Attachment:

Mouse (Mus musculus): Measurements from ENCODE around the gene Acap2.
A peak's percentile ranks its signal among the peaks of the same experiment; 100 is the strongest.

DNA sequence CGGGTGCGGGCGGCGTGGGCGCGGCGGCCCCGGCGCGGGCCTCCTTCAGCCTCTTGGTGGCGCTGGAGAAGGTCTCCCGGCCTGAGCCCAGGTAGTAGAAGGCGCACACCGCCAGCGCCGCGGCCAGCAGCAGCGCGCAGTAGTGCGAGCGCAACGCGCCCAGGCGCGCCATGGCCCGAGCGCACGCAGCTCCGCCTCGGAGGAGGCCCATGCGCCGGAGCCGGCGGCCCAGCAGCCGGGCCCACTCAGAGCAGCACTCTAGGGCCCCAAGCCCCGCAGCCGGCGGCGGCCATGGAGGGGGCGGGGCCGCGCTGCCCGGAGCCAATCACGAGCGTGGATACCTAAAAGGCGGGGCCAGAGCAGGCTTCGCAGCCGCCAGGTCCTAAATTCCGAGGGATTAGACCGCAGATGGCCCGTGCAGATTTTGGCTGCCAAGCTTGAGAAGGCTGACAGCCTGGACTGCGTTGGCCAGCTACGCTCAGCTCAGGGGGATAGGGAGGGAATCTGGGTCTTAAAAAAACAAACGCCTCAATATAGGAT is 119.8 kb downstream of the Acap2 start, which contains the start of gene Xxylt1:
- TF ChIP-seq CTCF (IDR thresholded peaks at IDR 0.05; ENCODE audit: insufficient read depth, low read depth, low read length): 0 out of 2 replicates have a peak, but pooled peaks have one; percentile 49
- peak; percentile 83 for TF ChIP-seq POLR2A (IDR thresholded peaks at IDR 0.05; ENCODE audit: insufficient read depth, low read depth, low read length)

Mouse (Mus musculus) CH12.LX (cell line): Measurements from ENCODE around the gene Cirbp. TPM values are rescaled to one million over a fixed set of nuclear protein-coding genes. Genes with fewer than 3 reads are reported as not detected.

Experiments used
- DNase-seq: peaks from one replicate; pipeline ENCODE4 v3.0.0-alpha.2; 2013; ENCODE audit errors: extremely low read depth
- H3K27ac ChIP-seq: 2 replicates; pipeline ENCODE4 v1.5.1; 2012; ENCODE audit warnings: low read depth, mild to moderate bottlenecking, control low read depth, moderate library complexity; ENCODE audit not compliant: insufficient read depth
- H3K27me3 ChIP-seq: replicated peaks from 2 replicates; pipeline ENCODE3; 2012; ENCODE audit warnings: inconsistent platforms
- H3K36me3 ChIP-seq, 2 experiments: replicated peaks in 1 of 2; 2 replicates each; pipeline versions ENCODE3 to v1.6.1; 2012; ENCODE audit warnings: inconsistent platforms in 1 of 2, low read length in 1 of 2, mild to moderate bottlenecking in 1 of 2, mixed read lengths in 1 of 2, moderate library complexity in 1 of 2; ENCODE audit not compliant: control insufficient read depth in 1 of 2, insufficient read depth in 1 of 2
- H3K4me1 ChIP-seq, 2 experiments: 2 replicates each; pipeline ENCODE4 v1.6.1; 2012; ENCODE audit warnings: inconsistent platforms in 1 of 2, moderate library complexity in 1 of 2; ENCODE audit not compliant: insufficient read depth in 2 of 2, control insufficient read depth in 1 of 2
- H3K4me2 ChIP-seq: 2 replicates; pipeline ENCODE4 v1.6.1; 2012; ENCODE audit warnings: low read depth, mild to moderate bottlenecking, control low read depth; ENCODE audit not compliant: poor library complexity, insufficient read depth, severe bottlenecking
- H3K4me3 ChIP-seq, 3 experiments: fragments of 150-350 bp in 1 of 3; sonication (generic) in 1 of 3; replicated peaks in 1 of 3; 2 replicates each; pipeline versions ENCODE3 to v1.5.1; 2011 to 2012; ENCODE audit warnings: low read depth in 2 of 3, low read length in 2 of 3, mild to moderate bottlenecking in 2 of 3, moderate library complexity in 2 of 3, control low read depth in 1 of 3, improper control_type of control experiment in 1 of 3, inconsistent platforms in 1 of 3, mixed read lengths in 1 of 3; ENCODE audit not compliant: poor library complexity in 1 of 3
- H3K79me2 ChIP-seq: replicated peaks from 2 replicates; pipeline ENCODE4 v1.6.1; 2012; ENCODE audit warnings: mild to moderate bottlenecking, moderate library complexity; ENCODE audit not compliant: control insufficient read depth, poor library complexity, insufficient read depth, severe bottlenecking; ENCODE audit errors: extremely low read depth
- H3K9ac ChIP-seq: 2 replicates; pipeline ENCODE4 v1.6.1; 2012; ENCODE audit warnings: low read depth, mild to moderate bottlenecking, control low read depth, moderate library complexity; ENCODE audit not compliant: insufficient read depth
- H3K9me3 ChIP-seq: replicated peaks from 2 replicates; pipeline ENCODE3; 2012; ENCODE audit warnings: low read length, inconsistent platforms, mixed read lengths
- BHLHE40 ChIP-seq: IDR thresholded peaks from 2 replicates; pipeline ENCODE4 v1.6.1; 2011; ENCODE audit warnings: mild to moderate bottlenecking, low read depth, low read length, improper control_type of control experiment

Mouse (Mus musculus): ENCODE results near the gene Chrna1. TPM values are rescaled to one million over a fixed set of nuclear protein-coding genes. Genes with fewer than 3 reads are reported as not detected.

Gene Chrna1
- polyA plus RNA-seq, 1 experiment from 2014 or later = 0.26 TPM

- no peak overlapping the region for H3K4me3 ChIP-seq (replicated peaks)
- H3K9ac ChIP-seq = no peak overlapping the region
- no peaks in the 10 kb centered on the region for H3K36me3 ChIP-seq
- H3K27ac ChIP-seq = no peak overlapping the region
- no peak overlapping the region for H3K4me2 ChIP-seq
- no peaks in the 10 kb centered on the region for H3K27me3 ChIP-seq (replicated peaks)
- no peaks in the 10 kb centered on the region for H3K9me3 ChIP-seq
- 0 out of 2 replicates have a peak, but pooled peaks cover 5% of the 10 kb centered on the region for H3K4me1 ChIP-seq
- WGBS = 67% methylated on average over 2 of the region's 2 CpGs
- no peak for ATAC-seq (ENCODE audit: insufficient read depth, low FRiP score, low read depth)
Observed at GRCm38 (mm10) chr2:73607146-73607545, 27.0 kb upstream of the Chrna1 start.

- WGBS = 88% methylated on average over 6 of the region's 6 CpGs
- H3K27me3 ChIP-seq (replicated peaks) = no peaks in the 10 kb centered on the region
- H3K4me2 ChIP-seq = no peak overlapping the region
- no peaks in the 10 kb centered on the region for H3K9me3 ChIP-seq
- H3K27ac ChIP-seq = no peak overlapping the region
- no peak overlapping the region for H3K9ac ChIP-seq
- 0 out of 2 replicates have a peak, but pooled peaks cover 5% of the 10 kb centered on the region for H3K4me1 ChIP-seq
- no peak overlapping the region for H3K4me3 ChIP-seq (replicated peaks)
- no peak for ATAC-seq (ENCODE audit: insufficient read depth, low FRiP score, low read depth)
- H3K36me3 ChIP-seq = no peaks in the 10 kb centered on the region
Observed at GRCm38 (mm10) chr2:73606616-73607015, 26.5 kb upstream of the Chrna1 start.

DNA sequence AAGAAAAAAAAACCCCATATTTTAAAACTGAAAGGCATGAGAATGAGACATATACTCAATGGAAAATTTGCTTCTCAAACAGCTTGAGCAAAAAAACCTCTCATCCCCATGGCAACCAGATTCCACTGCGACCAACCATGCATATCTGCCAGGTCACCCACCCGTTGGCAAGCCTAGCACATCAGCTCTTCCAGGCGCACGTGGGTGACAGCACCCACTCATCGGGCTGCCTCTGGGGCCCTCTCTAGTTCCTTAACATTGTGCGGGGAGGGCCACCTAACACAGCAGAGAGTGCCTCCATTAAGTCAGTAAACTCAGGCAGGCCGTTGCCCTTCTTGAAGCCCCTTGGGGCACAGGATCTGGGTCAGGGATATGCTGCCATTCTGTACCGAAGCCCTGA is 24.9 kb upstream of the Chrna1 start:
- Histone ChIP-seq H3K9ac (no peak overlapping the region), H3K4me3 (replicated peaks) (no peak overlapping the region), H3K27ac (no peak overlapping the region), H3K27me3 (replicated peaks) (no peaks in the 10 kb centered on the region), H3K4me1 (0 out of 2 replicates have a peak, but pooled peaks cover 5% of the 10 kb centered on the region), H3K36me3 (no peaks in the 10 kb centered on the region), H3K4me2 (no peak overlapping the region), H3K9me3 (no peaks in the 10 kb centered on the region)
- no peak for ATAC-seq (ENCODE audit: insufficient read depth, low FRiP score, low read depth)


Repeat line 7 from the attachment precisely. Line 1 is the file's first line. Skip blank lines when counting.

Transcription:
Experiments used